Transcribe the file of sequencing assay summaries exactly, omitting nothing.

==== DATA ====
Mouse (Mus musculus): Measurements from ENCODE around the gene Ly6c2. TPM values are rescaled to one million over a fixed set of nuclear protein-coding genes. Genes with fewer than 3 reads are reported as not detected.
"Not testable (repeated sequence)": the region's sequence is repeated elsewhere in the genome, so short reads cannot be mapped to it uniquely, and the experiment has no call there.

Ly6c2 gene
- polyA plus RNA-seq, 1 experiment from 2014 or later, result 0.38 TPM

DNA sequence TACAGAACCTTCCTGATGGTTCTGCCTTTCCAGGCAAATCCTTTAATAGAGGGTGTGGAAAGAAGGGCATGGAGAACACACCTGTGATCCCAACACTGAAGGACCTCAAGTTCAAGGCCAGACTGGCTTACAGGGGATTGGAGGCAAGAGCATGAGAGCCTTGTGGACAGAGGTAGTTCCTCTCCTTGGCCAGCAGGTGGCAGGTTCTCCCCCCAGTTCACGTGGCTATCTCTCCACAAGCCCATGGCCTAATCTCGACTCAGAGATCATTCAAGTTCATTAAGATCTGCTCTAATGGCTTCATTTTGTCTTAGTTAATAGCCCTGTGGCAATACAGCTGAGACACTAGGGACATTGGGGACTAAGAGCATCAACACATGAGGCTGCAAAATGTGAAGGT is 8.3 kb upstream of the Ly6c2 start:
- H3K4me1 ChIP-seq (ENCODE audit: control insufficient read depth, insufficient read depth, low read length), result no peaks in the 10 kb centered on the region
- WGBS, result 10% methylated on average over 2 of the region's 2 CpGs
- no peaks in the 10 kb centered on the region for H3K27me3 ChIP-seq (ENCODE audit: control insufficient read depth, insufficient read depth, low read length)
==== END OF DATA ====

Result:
Mouse (Mus musculus): Measurements from ENCODE around the gene Ly6c2. TPM values are rescaled to one million over a fixed set of nuclear protein-coding genes. Genes with fewer than 3 reads are reported as not detected.
"Not testable (repeated sequence)": the region's sequence is repeated elsewhere in the genome, so short reads cannot be mapped to it uniquely, and the experiment has no call there.

Ly6c2 gene
- polyA plus RNA-seq, 1 experiment from 2014 or later, result 0.38 TPM

DNA sequence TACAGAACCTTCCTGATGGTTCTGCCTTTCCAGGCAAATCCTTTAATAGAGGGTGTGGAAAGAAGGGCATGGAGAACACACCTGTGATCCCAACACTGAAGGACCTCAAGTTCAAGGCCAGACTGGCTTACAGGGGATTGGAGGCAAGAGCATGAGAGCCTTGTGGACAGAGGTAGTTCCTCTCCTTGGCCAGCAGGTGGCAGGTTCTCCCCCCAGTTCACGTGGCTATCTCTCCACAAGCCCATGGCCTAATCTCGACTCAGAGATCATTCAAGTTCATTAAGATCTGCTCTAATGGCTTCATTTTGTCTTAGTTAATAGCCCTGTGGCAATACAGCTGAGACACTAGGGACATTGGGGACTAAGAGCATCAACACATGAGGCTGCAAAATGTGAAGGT is 8.3 kb upstream of the Ly6c2 start:
- H3K4me1 ChIP-seq (ENCODE audit: control insufficient read depth, insufficient read depth, low read length), result no peaks in the 10 kb centered on the region
- WGBS, result 10% methylated on average over 2 of the region's 2 CpGs
- no peaks in the 10 kb centered on the region for H3K27me3 ChIP-seq (ENCODE audit: control insufficient read depth, insufficient read depth, low read length)